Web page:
Monday, 4 May 2009

Blogging and the truth

Giles Frazer, in The Church Times, refers to Ruth Gledhill's blog in The Times in which she criticizes Christians who are so nasty to each other on the internet in their own blogs. It's a fair point as it is very easy to post comments that are far more negative and vitriolic than you would use to someone's face. The same is true of e-mails. More than once I have fired off an e-mail in anger and then regretted it. The government has nearly come unstuck through the careless use of e-mails and blogs in recent weeks.

The thing is that it's possible to post almost anything on the internet without contradiction or comment. I know from this blog that more people read it than comment on it, though a few who know me have made verbal comments.

The ability to post at ease on the internet has made Wikipedia probably the most popular place to go to find out anything about anything or anyone, but I always wonder: Who validates it? I know it's supposed to be self-validating, but I will only really trust a source of knowledge if I know it has come from someone with a proven reputation. I suppose this is one of the big differences between 'modern' and post-modern' thinking. The 'modern' scientific approach to life is concerned with objective truth - truth that is the same everywhere and all the time. For the post-modern person 'truth' is subjective: it may be true for you, but it doesn't have to be true for me; it may work for you, but it doesn't work for me.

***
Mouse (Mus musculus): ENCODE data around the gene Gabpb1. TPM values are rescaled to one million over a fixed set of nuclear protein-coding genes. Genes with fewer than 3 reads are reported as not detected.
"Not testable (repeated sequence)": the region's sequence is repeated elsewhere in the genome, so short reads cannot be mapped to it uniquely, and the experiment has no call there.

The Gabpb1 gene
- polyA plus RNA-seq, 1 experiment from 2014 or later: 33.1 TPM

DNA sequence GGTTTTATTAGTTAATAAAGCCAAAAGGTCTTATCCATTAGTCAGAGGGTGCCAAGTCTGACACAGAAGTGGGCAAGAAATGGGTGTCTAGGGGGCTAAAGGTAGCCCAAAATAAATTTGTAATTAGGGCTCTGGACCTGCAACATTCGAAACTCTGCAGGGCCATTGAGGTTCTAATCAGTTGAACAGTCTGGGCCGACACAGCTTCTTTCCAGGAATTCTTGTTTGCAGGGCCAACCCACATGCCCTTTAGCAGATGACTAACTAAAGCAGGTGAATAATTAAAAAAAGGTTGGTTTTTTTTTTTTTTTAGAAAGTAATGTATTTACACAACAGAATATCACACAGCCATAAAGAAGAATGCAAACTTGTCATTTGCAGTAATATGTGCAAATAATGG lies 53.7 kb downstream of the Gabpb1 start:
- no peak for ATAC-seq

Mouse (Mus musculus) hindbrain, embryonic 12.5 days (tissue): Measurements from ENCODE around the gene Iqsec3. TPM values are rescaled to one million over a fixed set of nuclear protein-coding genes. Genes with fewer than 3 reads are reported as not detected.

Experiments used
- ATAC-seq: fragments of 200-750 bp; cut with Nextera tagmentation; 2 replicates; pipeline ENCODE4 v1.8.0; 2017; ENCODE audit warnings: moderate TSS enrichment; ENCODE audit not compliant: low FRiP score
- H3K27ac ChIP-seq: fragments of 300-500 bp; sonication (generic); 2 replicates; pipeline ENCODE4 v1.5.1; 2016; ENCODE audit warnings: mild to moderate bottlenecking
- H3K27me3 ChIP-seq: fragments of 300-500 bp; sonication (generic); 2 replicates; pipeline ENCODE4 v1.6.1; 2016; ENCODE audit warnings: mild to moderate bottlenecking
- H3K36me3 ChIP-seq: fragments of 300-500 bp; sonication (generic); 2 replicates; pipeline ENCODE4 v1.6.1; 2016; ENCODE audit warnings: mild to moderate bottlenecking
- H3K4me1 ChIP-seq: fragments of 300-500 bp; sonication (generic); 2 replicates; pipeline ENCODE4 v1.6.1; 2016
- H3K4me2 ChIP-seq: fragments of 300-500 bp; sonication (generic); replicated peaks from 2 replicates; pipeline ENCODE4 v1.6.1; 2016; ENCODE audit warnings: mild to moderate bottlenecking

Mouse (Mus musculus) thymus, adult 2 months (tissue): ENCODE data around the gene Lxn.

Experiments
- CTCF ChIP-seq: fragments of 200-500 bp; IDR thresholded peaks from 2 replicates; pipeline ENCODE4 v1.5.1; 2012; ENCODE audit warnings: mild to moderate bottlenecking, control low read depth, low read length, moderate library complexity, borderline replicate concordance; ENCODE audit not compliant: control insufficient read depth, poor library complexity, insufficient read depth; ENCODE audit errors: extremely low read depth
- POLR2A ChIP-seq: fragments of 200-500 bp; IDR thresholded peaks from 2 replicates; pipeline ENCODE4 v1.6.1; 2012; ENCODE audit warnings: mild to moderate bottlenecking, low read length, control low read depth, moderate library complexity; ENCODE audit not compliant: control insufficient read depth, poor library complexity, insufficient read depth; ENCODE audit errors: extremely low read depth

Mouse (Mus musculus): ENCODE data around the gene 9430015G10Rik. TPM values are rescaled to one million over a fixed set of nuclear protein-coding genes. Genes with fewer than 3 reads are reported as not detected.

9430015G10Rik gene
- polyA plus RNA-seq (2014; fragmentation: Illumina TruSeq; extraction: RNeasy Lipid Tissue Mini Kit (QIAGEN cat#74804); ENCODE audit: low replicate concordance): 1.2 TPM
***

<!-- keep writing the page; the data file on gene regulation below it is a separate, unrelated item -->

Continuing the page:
I wonder if the church, in its attempt to connect with contemporary culture, has accepted too much post-modern thinking and hasn't challenged it enough. I'm sure truth has to be universal, or it simply isn't the truth. But how is objective universal truth presented in a way that attracts rather than repels? Jesus was described as being 'full of grace and truth', and it seems to me that this is the perfect winsome combination.

None of us is perfect; I'm sure we would all want to be better people. Grace without truth leaves you with no reason to change; truth without grace does not help you to change - it's like the law in that it simply shows you where you are wrong. But grace and truth together hold out both reason and help to change. Thank God that in Jesus grace and truth go together and that he is the one who gives us a reason and the help to change.

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